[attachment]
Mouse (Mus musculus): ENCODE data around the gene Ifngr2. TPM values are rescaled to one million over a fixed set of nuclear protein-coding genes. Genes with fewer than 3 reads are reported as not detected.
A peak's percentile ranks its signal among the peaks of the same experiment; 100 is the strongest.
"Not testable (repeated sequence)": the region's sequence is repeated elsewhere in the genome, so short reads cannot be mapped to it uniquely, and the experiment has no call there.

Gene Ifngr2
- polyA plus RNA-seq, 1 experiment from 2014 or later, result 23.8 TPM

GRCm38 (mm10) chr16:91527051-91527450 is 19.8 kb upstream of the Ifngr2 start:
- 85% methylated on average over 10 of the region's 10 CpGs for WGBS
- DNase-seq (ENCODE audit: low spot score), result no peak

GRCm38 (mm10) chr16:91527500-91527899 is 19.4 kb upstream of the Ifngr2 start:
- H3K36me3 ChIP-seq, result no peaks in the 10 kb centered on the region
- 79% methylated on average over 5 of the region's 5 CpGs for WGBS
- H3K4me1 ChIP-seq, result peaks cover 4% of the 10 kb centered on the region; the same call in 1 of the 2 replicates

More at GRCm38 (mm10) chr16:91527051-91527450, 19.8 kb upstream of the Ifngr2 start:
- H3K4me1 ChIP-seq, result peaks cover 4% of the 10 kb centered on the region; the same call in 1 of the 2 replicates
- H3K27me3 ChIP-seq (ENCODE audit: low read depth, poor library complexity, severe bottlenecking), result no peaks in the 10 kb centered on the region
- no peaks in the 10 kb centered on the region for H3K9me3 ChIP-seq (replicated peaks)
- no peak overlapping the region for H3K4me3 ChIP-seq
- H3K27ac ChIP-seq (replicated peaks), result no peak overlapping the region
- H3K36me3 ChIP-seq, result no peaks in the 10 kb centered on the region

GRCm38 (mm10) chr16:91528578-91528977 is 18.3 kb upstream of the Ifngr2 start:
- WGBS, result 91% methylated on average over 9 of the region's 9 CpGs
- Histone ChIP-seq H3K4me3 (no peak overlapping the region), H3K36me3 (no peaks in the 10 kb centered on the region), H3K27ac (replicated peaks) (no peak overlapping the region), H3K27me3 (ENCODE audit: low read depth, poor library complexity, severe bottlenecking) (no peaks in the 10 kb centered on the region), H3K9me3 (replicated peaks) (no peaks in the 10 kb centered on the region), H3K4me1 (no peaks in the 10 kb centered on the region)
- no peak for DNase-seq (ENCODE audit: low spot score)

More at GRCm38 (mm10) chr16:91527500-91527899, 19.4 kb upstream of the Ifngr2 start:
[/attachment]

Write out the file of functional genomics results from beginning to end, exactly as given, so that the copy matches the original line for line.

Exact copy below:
Mouse (Mus musculus): ENCODE data around the gene Ifngr2. TPM values are rescaled to one million over a fixed set of nuclear protein-coding genes. Genes with fewer than 3 reads are reported as not detected.
A peak's percentile ranks its signal among the peaks of the same experiment; 100 is the strongest.
"Not testable (repeated sequence)": the region's sequence is repeated elsewhere in the genome, so short reads cannot be mapped to it uniquely, and the experiment has no call there.

Gene Ifngr2
- polyA plus RNA-seq, 1 experiment from 2014 or later, result 23.8 TPM

GRCm38 (mm10) chr16:91527051-91527450 is 19.8 kb upstream of the Ifngr2 start:
- 85% methylated on average over 10 of the region's 10 CpGs for WGBS
- DNase-seq (ENCODE audit: low spot score), result no peak

GRCm38 (mm10) chr16:91527500-91527899 is 19.4 kb upstream of the Ifngr2 start:
- H3K36me3 ChIP-seq, result no peaks in the 10 kb centered on the region
- 79% methylated on average over 5 of the region's 5 CpGs for WGBS
- H3K4me1 ChIP-seq, result peaks cover 4% of the 10 kb centered on the region; the same call in 1 of the 2 replicates

More at GRCm38 (mm10) chr16:91527051-91527450, 19.8 kb upstream of the Ifngr2 start:
- H3K4me1 ChIP-seq, result peaks cover 4% of the 10 kb centered on the region; the same call in 1 of the 2 replicates
- H3K27me3 ChIP-seq (ENCODE audit: low read depth, poor library complexity, severe bottlenecking), result no peaks in the 10 kb centered on the region
- no peaks in the 10 kb centered on the region for H3K9me3 ChIP-seq (replicated peaks)
- no peak overlapping the region for H3K4me3 ChIP-seq
- H3K27ac ChIP-seq (replicated peaks), result no peak overlapping the region
- H3K36me3 ChIP-seq, result no peaks in the 10 kb centered on the region

GRCm38 (mm10) chr16:91528578-91528977 is 18.3 kb upstream of the Ifngr2 start:
- WGBS, result 91% methylated on average over 9 of the region's 9 CpGs
- Histone ChIP-seq H3K4me3 (no peak overlapping the region), H3K36me3 (no peaks in the 10 kb centered on the region), H3K27ac (replicated peaks) (no peak overlapping the region), H3K27me3 (ENCODE audit: low read depth, poor library complexity, severe bottlenecking) (no peaks in the 10 kb centered on the region), H3K9me3 (replicated peaks) (no peaks in the 10 kb centered on the region), H3K4me1 (no peaks in the 10 kb centered on the region)
- no peak for DNase-seq (ENCODE audit: low spot score)

More at GRCm38 (mm10) chr16:91527500-91527899, 19.4 kb upstream of the Ifngr2 start: